Via Boom Bust: As the death toll continues to climb in the wake of the South Florida apartment building collapse. Attorney Sara Papantonio of Levin Papantonio Rafferty Law Firm brings us up to speed on the lawsuits facing the building’s owners.
*This transcript was generated by a third-party transcription software company, so please excuse any typos.
Rachel Blevins: Joining me now to go further in depth on this is Sara Papantonio, associate attorney at Levin Papantonio Rafferty. Now, Sara, the first lawsuit was filed less than 24 hours after the building collapsed, asking for compensation for all of the victims involved, there are likely to be many others filed, but the biggest accusation here is that the condo association knew that there was significant damage to the building and didn’t address it. Do these victims appear to have enough evidence to prove negligence in this case?
Sara Papantonio: Yeah, you know, here, it looks like the plaintiffs had everything they need to move forward n this stage. In 2018, you have an engineering company telling this homeowner’s association that there are major structural damages, that there’s abundant cracks in the structure. Then you’ve got an investigator telling the HOA that they’re looking at eight to $9 million in damages. But not only that two years later in 2020, we re-eval, re-estimated those damages and they re-estimated the structural damage should be 12 to $15 million in repairs. So we absolutely have multiple instances where the HOA was notified of these issues, you know, for, for years at this time. And that’s what lawsuits like this come down to. Did the defendants know about the issue before it came a problem? And that’s absolutely clear in this case. So we’ve got enough to move forward on that.
Rachel Blevins: Yeah, and it certainly seems like this was almost just hiding in plain sight, that this was something that was talked about, but action just wasn’t taken. Now, I want to touch on that engineering port, report you mentioned, that warned about severe structural damage back in 2018 and that even talked about a possible collapse of the building altogether. But we saw just one month after that a Surfside town inspector met with residents and assured them that the building was in very good shape and that they had nothing to worry about. So is it possible that we could even see criminal charges filed surrounding this collapse?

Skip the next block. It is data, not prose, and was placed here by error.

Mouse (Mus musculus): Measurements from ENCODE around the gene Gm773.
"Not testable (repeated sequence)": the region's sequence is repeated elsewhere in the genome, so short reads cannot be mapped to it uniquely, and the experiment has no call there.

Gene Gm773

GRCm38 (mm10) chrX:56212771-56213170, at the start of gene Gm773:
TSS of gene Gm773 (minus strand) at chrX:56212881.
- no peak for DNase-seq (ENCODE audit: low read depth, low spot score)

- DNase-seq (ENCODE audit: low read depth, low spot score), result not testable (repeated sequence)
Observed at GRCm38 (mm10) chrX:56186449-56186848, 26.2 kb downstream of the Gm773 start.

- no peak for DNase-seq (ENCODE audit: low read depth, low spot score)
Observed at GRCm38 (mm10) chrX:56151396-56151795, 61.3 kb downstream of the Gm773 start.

Sara Papantonio: You know, in this case, I think anything’s possible, but I don’t think we have enough to file those criminal charges just yet because that’s, in the criminal, in the criminal realm, we’ve got a level of culpability that you have to reach in order to bring those charges. And as it stands right now, I just don’t think we have enough information to raise that. Now, as we start uncovering the documents in this case, that’s when we learn whether or not there was any type of cover-up or if there’s any type of just shadiness involved to this situation. But right now we just don’t know enough to bring those charges.
Rachel Blevins: Yeah. And the hope is that eventually everything will come to light. Now, when it comes to cases where damage is identified like this one, how much of a responsibility does say the condo association have to not only notify those residents, but also to pursue repairs in the interest of safety?
Sara Papantonio: Well, the HOA, the homeowners association has the duty here. They’ve got the duty to maintain the structure of the building, the duty to be aware of problems with the building and then the ultimate duty to fix those problems. So what I think happened here is the HOA pushed off all of these issues for as long as they can. And that’s because Miami requires that all buildings that are 40 years or older, go over what we call an inspection process or a recertification process. So this building was right on the edge of that 40 year mark in 2018 when they got that notice of the structural damage. So I think what we’re going to see is that the HOA was given this $9 million tab of bills for repairs and said, hey, let’s just push it off until we absolutely have to, until that 2021 mark, when we hit that 40 year requirement to do the recertification. So as more and more information comes out as more documents come out, I really think we’re going to see the HOA in this case, just pushing off the repairs for as long as possible in order to save money in the long run.
Rachel Blevins: Wow. This truly is a shocking and tragic case all around, but we will continue to follow it. Sara Papantonio, thank you for your time and insight on this one.
Sara Papantonio: Thank you.